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Analyzing the kinematic x(t) equation

  1. May 25, 2009 #1
    1. The problem statement, all variables and given/known data

    Solve the equation below for deltaX symbolically and simplify the answer as much as possible.

    deltaY = (tan A)deltaX - g*deltaX^2/2V(initialx)^2

    2. Relevant equations
    quadratic equation.


    3. The attempt at a solution

    I can handle the algebra and simplification. My question comes as I analyze the equation as a kinematics problem. I assume the fnal term was gotten by the equation:

    V(final)^2 = V(initial)^2 + 2ax. Therefore V(final) = 0 so there is a deceleration. But g is divided by this accel so I guess g is dependent on this acceleration??

    I also found, that given the velocity v time graph, V(initial) = tan A.

    Why wasn't this value used in the g*deltaX^2/2 V(initialx)^2 term?

    Finally, because I don't see any t in the equation, I assume it can be used in terms of deltaX as well?? Or was the professor just testing our understanding of the quadratic equ?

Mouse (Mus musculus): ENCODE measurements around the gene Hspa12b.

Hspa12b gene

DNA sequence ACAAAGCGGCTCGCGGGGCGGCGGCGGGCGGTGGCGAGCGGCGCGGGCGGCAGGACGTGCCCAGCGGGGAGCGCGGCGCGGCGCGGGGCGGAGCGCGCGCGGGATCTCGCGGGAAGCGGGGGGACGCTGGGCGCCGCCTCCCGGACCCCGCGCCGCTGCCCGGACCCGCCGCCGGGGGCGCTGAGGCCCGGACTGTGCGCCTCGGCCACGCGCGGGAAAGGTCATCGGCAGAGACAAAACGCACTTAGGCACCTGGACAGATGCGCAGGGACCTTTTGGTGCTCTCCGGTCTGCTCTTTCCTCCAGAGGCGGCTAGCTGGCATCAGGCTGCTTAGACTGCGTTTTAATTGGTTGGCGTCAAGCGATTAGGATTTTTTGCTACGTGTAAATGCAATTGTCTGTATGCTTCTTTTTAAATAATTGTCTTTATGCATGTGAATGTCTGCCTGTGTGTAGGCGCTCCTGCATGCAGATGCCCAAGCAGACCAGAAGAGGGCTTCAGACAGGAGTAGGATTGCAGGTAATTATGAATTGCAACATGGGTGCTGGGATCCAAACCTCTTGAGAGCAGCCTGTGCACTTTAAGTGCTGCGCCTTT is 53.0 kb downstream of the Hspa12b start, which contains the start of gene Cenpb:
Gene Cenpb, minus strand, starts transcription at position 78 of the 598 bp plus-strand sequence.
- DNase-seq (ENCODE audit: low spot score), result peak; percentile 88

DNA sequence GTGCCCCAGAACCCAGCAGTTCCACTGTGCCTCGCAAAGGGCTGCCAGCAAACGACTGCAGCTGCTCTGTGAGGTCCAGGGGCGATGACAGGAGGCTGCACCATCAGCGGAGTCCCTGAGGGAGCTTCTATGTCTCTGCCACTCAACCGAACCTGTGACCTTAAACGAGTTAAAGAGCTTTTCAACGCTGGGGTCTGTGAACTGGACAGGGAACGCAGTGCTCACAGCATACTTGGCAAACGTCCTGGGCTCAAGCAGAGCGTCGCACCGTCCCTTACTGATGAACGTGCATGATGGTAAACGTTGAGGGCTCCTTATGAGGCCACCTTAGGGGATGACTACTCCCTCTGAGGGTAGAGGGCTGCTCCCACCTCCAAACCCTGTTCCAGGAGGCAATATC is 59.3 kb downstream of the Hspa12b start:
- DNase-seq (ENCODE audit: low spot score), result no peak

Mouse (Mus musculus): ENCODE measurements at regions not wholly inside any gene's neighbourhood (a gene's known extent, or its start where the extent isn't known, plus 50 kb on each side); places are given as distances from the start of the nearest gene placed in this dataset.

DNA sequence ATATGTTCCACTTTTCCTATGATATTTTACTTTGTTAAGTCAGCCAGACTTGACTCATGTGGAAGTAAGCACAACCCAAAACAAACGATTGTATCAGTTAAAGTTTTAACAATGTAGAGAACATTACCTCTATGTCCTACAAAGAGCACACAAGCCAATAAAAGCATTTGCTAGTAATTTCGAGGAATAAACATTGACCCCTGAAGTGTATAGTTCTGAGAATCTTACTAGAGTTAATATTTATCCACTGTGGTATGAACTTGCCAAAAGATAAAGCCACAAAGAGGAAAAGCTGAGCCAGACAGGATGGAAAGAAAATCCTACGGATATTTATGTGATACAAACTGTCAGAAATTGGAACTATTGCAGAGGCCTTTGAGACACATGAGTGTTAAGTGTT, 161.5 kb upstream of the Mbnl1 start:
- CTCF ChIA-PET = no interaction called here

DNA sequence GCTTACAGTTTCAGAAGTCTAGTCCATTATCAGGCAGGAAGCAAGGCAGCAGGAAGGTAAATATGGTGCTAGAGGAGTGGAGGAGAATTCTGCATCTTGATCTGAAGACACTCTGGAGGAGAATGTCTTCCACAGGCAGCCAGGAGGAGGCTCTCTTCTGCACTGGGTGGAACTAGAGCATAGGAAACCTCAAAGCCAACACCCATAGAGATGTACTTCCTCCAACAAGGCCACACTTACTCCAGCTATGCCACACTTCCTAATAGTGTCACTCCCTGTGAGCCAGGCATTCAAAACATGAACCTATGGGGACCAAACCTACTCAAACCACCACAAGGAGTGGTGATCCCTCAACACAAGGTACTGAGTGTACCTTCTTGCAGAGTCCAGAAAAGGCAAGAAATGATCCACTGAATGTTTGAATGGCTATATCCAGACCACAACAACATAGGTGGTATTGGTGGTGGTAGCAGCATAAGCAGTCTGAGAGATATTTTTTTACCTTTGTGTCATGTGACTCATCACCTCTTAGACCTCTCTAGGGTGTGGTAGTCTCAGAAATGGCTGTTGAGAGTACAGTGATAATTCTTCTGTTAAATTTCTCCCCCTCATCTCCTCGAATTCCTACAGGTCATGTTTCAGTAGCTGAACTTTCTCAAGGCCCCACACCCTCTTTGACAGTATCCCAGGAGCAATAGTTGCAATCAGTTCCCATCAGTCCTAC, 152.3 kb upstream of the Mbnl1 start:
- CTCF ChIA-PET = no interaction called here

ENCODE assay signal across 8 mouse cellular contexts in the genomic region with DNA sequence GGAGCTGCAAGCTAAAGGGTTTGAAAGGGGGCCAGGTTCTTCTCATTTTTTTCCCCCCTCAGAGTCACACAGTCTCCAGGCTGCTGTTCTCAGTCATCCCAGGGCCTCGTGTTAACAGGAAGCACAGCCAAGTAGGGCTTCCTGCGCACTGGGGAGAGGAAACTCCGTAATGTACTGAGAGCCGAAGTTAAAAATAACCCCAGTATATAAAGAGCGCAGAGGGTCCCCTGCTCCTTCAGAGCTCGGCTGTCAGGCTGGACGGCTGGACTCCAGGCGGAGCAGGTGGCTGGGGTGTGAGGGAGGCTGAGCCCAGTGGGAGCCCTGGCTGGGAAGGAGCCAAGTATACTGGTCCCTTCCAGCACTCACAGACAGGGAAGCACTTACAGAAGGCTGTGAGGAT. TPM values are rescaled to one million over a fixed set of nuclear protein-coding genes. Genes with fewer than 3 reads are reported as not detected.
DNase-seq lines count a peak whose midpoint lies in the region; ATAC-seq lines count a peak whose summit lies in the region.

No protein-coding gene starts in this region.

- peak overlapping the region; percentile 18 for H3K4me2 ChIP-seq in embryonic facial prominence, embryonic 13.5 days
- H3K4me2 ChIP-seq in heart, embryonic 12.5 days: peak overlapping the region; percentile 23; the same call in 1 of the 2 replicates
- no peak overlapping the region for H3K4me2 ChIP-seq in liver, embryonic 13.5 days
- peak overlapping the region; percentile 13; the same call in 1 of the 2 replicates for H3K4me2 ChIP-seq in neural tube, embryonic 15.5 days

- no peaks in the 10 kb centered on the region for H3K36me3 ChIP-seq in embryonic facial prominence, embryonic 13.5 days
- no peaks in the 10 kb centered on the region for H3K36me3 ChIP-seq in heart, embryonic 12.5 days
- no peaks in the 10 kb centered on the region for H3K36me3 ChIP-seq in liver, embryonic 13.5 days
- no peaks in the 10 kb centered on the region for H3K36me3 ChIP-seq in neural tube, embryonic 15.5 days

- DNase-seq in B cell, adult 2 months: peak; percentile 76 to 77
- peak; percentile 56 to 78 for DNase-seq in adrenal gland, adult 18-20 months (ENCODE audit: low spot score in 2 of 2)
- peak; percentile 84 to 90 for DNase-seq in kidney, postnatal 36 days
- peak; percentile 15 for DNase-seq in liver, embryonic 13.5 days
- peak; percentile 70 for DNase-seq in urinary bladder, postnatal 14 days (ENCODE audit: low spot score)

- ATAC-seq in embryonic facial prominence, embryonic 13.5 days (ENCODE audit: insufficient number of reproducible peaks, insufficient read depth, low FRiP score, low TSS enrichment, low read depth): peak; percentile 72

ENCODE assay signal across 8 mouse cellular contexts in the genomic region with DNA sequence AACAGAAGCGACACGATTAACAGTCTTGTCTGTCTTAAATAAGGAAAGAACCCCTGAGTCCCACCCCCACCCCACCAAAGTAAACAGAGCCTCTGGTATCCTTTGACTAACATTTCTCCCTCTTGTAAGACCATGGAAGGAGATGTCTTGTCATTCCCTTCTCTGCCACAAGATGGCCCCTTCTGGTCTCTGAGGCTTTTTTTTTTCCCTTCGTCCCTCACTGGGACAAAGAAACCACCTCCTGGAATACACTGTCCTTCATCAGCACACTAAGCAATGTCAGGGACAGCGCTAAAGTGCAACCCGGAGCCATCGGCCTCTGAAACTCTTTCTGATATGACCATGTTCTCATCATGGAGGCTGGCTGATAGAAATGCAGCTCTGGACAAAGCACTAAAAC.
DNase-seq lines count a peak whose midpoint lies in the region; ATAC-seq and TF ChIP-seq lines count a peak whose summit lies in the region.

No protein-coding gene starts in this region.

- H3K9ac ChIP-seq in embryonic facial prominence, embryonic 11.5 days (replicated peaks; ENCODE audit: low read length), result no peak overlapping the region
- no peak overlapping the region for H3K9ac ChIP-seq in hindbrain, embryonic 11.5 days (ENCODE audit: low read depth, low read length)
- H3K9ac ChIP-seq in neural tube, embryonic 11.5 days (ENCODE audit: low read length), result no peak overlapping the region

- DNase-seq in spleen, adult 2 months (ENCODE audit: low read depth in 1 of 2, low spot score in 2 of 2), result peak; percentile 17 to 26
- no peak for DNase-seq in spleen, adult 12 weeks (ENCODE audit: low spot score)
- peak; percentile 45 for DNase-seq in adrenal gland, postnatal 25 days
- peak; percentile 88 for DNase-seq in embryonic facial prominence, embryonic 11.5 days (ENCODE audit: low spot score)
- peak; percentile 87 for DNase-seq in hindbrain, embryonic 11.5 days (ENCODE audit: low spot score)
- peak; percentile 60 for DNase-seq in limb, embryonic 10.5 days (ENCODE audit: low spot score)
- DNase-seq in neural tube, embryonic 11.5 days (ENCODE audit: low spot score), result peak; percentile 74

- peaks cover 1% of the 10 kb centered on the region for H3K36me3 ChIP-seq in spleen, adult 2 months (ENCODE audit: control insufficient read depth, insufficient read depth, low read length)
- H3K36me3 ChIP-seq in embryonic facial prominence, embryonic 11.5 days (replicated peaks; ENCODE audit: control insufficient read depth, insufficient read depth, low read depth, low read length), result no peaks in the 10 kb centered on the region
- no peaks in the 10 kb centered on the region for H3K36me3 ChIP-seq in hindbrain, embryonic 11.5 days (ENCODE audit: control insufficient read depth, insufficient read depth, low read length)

Does this quation describe any familiar motion?
     
    Last edited: May 25, 2009
  2. jcsd
  3. May 25, 2009 #2

    rl.bhat

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    Homework Helper

    deltaY = (tan A)deltaX - g*deltaX^2/2V(initialx)^2
    Dimensionally this equation is not correct. One t is missing.
    I also found, that given the velocity v time graph, V(initial) = tan A.
    V initial cannot be tanA
     
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